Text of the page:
This blog is for everyone who uses words.

The ordinary-sized words are for everyone, but the big ones are especially for children.

Wednesday, 14 December 2011

Nuts and Bolts: suppletion.

So, why is it that I go tomorrow, but yesterday I went?
It makes no sense at all. I mean, it should be: I go, I goed, I have gone.

Shouldn't it?

How on earth could any language manage to get went out of go?
Well, the thing is, it didn't.

Long. long ago, when the word go was still gān, we used to have the lovely geēode to describe what we'd done when we'd gone somewhere. 
We also had the word wendan which meant...well, more or less the same thing. 
How we ended up using wendan for past events and n for present ones is something of a mystery; but if this seems a bit of a nuisance be glad you're not Portuguese, whose verb to go comes from FOUR different words: the Latin words vadere, to advance, ire, to go, ambulare, to walk, and even fui, which is part, bizarrely, of the Latin word to be.
Makes the English seem almost sensible, really. 
On a technical note, a word's having forms which have completely different histories is called suppletion.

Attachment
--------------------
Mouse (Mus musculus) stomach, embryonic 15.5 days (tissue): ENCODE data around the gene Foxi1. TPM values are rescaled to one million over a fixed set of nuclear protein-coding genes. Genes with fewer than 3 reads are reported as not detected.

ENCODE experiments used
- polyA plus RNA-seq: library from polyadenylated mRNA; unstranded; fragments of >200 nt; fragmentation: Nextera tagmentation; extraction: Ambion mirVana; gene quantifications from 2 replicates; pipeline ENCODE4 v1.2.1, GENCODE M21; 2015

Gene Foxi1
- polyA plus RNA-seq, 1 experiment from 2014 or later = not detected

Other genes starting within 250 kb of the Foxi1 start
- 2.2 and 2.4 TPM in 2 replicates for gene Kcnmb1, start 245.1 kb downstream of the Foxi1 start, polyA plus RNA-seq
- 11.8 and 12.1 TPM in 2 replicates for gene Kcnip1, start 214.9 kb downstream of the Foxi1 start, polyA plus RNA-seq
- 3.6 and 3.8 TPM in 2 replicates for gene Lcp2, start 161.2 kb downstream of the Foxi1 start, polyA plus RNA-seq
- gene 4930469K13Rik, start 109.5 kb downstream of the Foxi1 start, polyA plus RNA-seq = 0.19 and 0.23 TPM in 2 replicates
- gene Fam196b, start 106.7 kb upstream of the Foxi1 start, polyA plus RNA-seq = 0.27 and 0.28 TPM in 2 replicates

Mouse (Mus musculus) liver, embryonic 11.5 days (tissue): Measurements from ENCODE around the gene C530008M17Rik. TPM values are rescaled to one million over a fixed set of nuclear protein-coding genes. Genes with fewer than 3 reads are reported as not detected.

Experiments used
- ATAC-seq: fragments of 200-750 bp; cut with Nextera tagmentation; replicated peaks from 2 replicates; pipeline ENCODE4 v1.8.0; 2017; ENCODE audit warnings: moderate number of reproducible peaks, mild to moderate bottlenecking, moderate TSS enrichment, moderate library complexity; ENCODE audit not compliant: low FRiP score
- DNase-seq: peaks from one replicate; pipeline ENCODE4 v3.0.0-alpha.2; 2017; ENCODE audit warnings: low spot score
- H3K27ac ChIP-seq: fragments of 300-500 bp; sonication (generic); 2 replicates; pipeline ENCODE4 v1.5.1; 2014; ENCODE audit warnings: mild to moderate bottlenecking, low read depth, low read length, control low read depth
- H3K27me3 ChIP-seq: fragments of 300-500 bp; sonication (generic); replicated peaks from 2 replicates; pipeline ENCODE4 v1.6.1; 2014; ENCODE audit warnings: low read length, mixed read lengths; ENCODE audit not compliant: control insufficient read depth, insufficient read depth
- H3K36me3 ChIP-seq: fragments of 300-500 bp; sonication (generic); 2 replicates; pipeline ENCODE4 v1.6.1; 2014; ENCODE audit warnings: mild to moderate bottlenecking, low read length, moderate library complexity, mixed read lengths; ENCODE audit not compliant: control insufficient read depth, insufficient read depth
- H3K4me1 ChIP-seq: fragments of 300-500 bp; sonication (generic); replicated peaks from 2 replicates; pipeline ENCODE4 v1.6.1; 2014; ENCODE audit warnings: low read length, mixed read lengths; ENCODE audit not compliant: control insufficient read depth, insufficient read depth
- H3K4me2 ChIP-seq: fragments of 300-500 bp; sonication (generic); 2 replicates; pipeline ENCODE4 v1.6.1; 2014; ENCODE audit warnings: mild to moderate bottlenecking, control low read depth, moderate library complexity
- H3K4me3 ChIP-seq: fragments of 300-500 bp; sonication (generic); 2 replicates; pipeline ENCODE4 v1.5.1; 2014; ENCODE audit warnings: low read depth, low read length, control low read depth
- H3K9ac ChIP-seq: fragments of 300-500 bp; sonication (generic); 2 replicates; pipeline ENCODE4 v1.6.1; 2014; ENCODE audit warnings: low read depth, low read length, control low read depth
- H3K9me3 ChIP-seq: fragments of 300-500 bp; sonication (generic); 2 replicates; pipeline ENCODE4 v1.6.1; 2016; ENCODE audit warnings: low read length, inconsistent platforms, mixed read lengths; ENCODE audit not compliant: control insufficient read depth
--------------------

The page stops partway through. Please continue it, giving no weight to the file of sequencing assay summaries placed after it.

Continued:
Word To Use Today: wended
Well, why not? Using suppletion is, let's face it, close to impossible.


  1. SUPPLETION is a word I've never heard of or seen before. I failed the Philology part of my final exam, so it's no surprise that my eyes slightly glaze over when you get all TECHNICAL, Word Den. But yes, languages are amazing. I like WENDING my has a different sort of meaning from 'going along' or any other variant on 'going.'

  2. Oh dear, Adele, I didn't mean to bore you!
    I shall have to get an anorak, sew words all over it, and hang it up by my computer as a dreadful warning.
    Or I could just possibly continue to ramble on as usual...
    Anyway, next week's Nuts and Bolts concerns Mrs Marcus Volumnis Tenax, Boris Johnson, and a divine visitation; so I hope you'll find that livelier!